JamesR wrote:If you're biking in the city, you pretty much want a bike with narrow wheels, so avoid the huge mountain bike wheels with all that grippy bits, that stuff slows you way down.

Also "2 miles to mass transit to seattle", maybe you should just skip paying for that transit and bike all the way to seattle. For that you'd probably want a proper road bike with dropdown bars. The more gears you have the easier it is to deal with the transition between hills, flats, downhills, and get maximum speed.

It would take me 3-4 hours to bike to Seattle and another 3-4 to bike back. The train station TO Seattle may be a short bike ride away but Seattle is not, that's why I would bike to the train station....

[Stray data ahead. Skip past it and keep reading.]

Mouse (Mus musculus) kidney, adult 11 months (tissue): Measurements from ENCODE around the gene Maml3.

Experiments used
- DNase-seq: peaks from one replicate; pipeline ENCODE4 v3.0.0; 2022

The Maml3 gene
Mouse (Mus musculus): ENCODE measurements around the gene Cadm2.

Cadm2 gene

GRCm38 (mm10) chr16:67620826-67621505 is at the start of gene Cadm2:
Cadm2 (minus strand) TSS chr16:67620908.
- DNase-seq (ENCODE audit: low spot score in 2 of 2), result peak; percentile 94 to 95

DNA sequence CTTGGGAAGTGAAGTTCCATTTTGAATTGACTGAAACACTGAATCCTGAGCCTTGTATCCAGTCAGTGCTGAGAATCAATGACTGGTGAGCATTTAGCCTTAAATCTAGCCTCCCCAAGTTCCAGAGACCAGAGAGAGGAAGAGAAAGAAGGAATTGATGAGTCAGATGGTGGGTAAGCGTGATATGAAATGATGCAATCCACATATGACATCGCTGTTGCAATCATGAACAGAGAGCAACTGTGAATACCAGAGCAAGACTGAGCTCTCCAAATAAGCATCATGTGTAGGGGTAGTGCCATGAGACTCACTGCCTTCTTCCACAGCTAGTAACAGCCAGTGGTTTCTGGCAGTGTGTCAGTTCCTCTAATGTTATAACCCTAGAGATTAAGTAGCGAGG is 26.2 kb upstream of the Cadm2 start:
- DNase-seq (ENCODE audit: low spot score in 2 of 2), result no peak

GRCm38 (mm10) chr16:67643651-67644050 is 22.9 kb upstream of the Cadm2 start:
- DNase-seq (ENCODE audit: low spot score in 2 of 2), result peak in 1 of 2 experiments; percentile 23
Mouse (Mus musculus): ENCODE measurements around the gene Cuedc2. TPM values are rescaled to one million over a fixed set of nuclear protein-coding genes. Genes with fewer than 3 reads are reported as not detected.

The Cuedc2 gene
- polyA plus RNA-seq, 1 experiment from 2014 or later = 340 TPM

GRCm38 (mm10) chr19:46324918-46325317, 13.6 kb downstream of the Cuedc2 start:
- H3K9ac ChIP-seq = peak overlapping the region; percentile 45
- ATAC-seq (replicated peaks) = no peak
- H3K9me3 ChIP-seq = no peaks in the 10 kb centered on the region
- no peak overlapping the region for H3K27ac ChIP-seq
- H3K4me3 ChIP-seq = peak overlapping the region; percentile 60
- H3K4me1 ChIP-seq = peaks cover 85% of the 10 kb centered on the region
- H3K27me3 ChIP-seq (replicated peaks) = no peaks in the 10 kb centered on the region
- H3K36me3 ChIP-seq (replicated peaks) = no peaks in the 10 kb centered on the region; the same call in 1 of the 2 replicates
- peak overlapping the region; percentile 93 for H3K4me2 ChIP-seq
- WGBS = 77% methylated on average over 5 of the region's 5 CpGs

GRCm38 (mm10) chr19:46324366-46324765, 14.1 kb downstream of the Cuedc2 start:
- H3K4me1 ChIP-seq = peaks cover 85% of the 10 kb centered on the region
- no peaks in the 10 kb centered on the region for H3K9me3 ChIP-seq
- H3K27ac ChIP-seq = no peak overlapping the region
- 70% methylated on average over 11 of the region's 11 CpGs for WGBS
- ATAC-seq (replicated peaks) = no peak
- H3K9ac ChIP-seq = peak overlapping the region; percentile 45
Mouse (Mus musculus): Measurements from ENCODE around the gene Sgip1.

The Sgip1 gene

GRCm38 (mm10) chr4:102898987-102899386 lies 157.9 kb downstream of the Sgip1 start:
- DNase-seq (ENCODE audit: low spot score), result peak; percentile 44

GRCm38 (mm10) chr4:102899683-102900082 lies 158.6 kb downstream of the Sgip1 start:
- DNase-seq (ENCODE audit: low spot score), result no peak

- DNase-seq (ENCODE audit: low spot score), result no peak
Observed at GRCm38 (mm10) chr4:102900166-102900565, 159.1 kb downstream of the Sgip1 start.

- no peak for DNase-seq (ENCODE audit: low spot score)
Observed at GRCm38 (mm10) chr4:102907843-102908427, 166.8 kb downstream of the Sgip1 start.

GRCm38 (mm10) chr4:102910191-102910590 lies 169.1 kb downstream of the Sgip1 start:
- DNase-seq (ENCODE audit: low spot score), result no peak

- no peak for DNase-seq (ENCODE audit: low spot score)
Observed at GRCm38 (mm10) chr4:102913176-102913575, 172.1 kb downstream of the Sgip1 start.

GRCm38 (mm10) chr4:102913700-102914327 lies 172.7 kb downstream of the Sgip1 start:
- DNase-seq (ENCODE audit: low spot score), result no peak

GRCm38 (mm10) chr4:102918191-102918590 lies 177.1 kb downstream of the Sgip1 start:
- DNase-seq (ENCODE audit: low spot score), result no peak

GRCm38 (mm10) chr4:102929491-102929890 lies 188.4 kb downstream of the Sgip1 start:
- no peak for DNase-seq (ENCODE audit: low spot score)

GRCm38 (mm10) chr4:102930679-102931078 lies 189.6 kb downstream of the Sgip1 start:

mfi
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Re: Thinking of getting a bike; tips?

Post by mfi » Sun Jun 19, 2016 2:04 pm

If you are planning to take your bike on the train, one of these folding commuter hybrids might work well for you. I bought one 3 months ago and I use it for my 6-mile round-trip daily commute and on weekends. I'm 5-8, 170lbs and it fits OK. No maintenance/performance issues so far after 1,500 miles. I like that it has 26-inch tires, it's versatile and I can fold it and stick it in the trunk of my car. I live in SoCal so rain is not an issue....

http://flash.newegg.com/Product/9SIA05V ... lsrc=aw.ds